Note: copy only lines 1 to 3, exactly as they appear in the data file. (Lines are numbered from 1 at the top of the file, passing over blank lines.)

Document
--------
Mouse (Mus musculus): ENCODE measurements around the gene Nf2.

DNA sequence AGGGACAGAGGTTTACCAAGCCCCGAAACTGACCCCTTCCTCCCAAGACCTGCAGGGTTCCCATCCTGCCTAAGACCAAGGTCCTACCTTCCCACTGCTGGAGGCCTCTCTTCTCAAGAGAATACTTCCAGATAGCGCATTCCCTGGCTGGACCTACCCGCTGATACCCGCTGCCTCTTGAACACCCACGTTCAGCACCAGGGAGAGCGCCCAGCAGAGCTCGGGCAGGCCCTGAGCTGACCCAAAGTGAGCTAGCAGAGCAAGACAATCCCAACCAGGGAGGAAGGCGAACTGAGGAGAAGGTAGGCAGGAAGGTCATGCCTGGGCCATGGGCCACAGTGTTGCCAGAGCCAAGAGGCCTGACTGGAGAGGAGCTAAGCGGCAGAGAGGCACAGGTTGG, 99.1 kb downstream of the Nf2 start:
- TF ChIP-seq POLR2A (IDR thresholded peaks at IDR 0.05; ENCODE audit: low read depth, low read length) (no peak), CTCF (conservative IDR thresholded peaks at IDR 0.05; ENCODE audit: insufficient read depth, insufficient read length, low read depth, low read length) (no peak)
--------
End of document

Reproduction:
Mouse (Mus musculus): ENCODE measurements around the gene Nf2.

DNA sequence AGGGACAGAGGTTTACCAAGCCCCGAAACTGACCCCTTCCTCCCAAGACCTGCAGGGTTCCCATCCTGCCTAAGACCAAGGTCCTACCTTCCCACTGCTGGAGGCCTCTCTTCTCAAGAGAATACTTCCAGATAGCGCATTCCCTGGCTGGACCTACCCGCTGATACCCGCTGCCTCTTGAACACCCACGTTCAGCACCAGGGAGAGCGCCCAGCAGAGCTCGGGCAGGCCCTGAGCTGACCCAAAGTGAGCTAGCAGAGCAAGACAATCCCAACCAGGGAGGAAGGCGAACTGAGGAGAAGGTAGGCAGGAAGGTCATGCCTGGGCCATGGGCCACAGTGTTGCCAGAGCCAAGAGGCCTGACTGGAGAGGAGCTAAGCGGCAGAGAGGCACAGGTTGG, 99.1 kb downstream of the Nf2 start:
- TF ChIP-seq POLR2A (IDR thresholded peaks at IDR 0.05; ENCODE audit: low read depth, low read length) (no peak), CTCF (conservative IDR thresholded peaks at IDR 0.05; ENCODE audit: insufficient read depth, insufficient read length, low read depth, low read length) (no peak)